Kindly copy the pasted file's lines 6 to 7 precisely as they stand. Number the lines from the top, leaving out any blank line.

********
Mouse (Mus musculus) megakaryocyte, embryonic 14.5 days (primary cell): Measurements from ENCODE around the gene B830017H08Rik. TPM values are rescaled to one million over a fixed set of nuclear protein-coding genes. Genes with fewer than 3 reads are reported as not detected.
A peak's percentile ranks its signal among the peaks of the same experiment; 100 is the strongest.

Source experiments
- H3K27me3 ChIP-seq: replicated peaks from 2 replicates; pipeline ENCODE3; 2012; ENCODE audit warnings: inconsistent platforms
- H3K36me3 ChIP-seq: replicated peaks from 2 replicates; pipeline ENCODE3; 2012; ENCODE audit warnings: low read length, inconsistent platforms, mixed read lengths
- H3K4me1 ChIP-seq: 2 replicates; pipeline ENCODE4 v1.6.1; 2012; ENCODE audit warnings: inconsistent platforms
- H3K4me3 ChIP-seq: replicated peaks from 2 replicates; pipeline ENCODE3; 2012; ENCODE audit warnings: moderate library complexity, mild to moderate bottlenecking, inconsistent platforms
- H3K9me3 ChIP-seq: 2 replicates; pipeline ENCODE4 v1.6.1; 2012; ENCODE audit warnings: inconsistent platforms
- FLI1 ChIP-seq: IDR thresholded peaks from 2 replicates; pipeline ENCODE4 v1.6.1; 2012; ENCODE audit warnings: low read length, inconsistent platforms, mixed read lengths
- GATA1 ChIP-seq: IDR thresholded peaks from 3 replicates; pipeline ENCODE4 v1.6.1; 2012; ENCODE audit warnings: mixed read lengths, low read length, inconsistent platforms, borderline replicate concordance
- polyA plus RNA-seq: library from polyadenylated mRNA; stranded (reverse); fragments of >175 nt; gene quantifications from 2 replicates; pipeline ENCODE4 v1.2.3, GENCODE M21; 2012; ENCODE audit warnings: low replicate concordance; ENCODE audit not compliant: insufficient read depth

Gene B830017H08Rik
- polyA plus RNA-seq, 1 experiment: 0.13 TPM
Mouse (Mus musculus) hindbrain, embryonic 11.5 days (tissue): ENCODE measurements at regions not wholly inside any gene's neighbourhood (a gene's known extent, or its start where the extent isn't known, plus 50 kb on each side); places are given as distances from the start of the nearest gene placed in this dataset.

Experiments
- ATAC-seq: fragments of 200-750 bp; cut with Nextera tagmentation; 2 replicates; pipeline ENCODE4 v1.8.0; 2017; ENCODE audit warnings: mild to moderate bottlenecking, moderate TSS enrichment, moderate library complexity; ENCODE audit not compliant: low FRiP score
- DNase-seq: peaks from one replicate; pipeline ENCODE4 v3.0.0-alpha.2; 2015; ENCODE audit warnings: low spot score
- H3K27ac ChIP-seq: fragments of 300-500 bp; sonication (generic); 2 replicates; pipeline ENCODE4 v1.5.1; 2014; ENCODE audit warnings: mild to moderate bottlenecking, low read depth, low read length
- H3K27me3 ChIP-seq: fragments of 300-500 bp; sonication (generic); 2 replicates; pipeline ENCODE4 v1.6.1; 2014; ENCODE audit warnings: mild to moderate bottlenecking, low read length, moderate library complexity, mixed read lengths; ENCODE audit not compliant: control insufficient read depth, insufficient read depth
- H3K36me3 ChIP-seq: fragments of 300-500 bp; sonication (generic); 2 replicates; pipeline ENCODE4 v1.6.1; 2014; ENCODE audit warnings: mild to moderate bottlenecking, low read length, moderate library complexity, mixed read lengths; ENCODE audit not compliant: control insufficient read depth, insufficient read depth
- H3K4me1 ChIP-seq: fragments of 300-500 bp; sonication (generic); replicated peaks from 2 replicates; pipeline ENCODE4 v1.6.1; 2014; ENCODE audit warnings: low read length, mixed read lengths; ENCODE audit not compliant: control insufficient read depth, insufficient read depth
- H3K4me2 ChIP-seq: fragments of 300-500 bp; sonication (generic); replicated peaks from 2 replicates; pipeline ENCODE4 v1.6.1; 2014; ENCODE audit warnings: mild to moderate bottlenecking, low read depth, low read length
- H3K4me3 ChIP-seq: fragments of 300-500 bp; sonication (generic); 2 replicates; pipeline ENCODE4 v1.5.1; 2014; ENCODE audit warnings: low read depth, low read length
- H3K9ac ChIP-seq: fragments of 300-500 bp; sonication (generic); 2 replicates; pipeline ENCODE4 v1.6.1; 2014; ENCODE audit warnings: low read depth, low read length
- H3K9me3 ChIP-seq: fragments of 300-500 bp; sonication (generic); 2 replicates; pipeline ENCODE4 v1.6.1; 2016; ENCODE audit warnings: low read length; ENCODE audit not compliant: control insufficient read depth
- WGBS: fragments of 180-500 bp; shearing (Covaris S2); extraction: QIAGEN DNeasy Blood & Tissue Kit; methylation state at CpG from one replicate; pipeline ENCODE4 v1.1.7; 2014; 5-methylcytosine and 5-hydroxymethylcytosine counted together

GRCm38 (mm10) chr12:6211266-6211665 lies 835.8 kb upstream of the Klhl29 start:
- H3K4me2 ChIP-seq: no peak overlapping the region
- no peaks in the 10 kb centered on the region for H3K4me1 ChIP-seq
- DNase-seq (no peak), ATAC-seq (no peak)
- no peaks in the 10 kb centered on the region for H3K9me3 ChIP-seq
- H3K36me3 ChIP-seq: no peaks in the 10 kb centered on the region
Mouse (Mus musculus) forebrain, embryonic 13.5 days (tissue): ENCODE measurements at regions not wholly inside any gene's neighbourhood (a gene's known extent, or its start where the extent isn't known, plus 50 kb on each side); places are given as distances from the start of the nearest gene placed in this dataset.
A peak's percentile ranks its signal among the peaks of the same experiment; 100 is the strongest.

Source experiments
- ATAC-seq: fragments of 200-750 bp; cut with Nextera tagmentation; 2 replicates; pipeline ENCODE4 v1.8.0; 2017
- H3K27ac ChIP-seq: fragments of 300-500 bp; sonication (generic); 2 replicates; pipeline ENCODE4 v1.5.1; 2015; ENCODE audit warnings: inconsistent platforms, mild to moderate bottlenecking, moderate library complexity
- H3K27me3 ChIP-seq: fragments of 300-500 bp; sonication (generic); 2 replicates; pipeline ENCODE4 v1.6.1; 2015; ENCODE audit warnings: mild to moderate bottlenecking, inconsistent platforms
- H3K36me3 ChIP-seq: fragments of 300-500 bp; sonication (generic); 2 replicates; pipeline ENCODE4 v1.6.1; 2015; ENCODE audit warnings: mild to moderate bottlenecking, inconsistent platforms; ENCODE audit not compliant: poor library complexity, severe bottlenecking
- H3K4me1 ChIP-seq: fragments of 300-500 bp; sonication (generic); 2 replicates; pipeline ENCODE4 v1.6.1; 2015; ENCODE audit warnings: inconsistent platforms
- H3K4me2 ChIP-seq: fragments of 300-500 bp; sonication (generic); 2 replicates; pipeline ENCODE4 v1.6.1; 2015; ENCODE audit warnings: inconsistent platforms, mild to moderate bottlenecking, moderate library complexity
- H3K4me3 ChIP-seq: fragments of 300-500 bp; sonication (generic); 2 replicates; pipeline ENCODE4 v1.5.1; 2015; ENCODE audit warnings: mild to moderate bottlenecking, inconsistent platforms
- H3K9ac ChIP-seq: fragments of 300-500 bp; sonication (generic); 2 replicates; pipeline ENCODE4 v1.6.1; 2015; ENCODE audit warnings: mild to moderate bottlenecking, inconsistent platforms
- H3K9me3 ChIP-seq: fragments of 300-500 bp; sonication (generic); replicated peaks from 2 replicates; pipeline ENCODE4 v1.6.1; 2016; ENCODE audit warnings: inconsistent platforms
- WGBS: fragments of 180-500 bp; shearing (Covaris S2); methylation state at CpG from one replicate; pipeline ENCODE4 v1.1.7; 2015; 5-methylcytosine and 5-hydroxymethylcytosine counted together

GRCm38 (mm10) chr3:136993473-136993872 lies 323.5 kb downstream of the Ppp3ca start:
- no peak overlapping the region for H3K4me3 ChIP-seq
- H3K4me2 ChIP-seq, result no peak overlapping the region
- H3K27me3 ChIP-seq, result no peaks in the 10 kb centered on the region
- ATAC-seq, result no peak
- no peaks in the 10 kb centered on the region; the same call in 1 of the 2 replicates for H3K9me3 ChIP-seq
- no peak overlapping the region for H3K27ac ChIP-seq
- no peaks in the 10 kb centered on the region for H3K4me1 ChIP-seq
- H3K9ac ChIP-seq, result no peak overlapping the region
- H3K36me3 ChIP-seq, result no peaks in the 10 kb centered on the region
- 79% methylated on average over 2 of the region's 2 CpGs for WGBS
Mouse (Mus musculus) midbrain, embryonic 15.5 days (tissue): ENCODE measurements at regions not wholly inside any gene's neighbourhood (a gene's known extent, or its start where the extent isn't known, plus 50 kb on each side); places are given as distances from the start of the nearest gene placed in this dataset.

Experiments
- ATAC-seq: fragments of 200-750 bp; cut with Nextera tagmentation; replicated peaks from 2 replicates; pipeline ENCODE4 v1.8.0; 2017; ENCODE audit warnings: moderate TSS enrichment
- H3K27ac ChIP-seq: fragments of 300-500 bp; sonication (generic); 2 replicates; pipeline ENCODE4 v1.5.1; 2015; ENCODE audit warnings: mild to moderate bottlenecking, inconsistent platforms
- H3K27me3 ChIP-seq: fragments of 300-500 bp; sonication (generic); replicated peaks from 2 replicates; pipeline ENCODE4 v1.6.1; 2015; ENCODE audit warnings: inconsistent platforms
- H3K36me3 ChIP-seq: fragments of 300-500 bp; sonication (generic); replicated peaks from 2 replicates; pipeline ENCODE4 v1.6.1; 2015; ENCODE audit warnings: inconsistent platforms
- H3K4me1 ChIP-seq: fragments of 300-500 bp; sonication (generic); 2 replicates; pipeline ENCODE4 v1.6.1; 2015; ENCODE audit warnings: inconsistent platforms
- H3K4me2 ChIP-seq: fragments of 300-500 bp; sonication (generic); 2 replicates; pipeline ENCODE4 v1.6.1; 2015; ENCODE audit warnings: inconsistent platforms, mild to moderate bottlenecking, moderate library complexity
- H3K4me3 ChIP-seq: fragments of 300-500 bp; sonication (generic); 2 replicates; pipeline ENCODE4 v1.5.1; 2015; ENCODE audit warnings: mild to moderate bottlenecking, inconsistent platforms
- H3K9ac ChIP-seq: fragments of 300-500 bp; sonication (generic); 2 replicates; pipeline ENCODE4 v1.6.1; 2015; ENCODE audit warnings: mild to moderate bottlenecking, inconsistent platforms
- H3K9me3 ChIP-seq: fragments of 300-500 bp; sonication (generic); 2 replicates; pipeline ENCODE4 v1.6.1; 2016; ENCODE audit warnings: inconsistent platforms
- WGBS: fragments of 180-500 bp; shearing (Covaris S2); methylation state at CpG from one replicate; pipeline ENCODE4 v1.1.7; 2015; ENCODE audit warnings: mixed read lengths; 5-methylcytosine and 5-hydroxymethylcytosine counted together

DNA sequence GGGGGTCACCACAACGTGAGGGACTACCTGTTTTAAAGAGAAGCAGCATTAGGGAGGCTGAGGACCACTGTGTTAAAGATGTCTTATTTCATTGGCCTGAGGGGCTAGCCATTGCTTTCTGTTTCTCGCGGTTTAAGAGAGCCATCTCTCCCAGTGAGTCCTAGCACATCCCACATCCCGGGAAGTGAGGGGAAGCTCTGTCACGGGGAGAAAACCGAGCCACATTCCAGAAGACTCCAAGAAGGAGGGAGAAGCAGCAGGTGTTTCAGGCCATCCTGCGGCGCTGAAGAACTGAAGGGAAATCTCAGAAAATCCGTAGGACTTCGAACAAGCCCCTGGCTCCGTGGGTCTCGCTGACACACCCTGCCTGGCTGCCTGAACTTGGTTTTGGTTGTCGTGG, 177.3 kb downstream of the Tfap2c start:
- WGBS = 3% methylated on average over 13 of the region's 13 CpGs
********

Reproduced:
- H3K4me1 ChIP-seq: 2 replicates; pipeline ENCODE4 v1.6.1; 2012; ENCODE audit warnings: inconsistent platforms
- H3K4me3 ChIP-seq: replicated peaks from 2 replicates; pipeline ENCODE3; 2012; ENCODE audit warnings: moderate library complexity, mild to moderate bottlenecking, inconsistent platforms